4 confit duck legs
1. Drain the juice of 3 cans of bean into the large pot.
2. Add the pork belly, the quartered onion, 1/4 pound/115 gm of the pork rind, and the bouquet garni.
3. Cover with water, and bring to a boil. Reduce to a simmer and cook for about 30 minutes. Season with pepper
4. Let cool for 20 minutes, then discard the onion and the bouquet garni.
5. Remove the pork belly, cut it into 2-inch/5-cm squares, and set aside. (If you plan to wait another day before finishing the dish, wait to cut the pork belly until then.)
6. Strain the the rind and set aside, reserving the cooking liquid separately.
Day Two morning
1. In the sauté pan, heat all but 1 tablespoon/15 ml/15 gm of the duck fat over medium-high heat until it shimmers and becomes transparent.
2. Carefully add the sausages and brown on all sides.
3. Remove sausages and set aside, draining on paper towels.
4. In the same pan, over medium-high heat, brown the sliced onions, the garlic and the reserved squares of pork rind from the beans (not the unused pork rind; you’ll need that later).
5. Once browned, remove from the heat and transfer to the blender. Add 1 tablespoon//15 ml/15 gm of the remaining duck fat and purée until smooth. Set aside.
6. Preheat the oven to moderate 350ºF/180ºC/gas mark 4.
7.Place the uncooked pork rind in the bottom of a deep ovenproof non-reactive dish. You’re looking to line the inside, almost like a pie crust. Arrange all your ingredients in alternating layers, beginning with a layer of beans, then sausages, then more beans, then pork belly, beans, duck confit and finally more beans, adding a dab of the onion and pork rind purée between each layer.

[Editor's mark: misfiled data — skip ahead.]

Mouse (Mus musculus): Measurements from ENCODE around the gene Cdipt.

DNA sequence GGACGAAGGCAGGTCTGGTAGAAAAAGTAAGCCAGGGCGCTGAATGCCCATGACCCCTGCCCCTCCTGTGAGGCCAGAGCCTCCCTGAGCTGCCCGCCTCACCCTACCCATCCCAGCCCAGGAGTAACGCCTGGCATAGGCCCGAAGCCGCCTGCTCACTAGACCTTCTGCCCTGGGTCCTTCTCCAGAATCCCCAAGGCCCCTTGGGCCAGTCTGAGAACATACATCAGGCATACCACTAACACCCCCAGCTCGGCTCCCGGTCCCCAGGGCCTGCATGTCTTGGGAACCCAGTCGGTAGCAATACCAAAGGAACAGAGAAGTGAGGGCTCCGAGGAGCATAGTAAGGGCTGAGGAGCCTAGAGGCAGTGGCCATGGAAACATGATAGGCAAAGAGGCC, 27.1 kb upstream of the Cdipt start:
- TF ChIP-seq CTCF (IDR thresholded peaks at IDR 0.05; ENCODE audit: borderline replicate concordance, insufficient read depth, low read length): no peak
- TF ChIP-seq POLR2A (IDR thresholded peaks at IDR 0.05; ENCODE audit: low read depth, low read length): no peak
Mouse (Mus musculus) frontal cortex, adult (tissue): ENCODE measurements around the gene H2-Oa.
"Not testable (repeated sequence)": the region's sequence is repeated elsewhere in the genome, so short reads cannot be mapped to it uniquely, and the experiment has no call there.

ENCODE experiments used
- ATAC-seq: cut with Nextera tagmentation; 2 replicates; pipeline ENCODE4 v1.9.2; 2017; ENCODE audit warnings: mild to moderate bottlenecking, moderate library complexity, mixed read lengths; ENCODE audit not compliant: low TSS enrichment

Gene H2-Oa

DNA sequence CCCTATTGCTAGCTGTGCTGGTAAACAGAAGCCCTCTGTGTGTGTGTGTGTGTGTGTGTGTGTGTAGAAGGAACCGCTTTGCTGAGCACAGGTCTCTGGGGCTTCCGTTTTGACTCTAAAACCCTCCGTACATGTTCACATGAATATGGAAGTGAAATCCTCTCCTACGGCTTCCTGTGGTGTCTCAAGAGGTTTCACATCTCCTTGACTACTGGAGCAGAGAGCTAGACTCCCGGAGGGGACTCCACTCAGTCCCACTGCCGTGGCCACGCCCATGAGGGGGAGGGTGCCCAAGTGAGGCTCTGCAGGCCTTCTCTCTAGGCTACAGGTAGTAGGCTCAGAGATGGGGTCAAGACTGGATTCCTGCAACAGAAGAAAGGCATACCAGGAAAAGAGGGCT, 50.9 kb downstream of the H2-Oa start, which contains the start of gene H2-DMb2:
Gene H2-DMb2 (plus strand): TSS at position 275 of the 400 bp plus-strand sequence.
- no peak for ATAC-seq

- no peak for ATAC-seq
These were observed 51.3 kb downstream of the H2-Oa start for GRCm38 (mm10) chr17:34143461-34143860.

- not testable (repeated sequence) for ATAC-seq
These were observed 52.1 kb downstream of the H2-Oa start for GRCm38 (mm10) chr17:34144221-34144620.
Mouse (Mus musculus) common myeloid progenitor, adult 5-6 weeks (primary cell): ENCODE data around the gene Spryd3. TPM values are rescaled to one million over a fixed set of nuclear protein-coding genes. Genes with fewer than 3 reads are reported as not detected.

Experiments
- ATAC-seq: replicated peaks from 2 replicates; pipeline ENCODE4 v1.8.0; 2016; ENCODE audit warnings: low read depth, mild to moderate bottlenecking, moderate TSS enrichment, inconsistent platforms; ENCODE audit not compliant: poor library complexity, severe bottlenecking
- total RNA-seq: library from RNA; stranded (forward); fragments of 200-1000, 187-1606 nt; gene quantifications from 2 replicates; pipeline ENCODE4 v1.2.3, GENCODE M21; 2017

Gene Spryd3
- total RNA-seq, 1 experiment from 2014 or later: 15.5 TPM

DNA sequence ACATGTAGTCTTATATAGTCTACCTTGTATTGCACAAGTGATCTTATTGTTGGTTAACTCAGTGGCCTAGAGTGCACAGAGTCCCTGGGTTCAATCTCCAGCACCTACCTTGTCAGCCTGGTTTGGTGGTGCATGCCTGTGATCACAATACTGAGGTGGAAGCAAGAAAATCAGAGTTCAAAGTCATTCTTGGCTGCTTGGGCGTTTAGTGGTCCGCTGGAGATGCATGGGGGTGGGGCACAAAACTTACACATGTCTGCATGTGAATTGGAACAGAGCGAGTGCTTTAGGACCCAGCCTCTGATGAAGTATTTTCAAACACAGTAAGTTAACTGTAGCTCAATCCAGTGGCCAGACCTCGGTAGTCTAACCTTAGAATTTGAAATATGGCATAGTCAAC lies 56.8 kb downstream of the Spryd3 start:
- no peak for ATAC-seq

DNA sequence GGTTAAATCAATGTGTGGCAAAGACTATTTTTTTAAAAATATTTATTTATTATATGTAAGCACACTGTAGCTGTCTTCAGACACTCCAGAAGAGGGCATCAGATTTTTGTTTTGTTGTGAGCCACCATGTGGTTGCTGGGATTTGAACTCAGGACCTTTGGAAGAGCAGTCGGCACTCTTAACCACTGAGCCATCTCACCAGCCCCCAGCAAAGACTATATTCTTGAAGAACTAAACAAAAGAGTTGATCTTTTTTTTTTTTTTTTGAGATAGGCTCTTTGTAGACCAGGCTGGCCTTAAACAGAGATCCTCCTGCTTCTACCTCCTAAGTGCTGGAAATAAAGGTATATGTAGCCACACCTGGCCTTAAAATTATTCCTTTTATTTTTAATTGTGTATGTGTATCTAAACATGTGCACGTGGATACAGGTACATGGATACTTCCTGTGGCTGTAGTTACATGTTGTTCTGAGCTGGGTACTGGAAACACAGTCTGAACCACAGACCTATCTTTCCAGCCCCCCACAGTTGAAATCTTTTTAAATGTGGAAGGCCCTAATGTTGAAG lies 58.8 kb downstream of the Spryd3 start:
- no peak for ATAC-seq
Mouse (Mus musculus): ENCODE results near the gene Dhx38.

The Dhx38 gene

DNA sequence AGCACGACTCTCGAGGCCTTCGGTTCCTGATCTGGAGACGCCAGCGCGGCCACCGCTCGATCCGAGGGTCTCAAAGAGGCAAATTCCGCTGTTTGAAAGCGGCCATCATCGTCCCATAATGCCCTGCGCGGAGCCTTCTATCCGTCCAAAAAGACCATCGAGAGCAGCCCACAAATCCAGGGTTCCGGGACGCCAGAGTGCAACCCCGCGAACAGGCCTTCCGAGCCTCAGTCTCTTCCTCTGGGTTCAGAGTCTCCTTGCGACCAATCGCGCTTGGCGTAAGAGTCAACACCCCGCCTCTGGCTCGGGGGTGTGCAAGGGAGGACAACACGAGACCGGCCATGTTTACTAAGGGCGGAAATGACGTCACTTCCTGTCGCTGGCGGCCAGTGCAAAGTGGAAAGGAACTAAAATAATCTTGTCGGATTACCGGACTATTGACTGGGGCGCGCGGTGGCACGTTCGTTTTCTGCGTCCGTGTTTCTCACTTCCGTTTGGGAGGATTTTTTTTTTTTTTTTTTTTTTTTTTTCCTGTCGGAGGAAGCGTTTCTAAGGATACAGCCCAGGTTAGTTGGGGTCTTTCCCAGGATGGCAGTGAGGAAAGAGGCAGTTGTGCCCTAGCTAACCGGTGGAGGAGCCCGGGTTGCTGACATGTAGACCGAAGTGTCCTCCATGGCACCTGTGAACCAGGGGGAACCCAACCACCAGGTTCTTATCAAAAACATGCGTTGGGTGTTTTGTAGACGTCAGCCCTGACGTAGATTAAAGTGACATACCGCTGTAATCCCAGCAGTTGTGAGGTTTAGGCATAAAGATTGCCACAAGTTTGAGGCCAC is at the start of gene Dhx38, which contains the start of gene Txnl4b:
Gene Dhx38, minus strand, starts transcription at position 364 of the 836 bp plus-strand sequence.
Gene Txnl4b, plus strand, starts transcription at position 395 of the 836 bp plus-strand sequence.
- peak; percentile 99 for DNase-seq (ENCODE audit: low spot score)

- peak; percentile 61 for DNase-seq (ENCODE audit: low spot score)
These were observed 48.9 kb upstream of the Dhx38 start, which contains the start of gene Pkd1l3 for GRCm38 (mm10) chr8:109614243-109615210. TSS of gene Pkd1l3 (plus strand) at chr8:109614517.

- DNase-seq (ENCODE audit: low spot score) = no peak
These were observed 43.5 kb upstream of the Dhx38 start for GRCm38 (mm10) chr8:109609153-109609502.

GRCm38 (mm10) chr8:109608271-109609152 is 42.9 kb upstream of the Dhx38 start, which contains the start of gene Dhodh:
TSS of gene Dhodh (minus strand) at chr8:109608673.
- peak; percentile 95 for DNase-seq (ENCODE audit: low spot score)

8. Add enough of the bean cooking liquid to just cover the beans, reserving 1 cup/240 ml in the refrigerator for later use.
9. Cook the cassoulet in the oven for 1 hour, then reduce the heat to very slow 250ºF/130ºC/gas mark ½ and cook for another hour.
10. Remove from the oven and allow to cool. Refrigerate.
Day Two dinnertime
1. Preheat the oven to moderate 350ºF/180ºC/gas mark 4 again.
2. Cook the cassoulet for an hour.
3. Break the crust on the top with the spoon and add 1/4 cup/60 ml of the reserved cooking liquid. (Don’t get fancy. Just pile, dab, stack and pile. It doesn’t have to be pretty.)
4. Reduce the heat to very slow 250ºF/130ºC/gas mark ½ and continue cooking another 15 minutes, or until screamingly hot through and through. Then serve.
I would not have been able to do this dish without a wonderful gift my date purchased for me a few days before: a 5.5 quart sauté pan with glass lid like I have been wanting for years! My date also chose the perfect wine, a Apothic Red wine from California. I asked him to bring a light red wine not to strong in tannins as my research suggested because a strong red will overpower the dish. Apothic Red is a lovely mix of Syrah, Zinfandel and Merlot.
Did you make one of my recipes? I would love to see it. Take a photo and tag me on Instagram @cultureatz.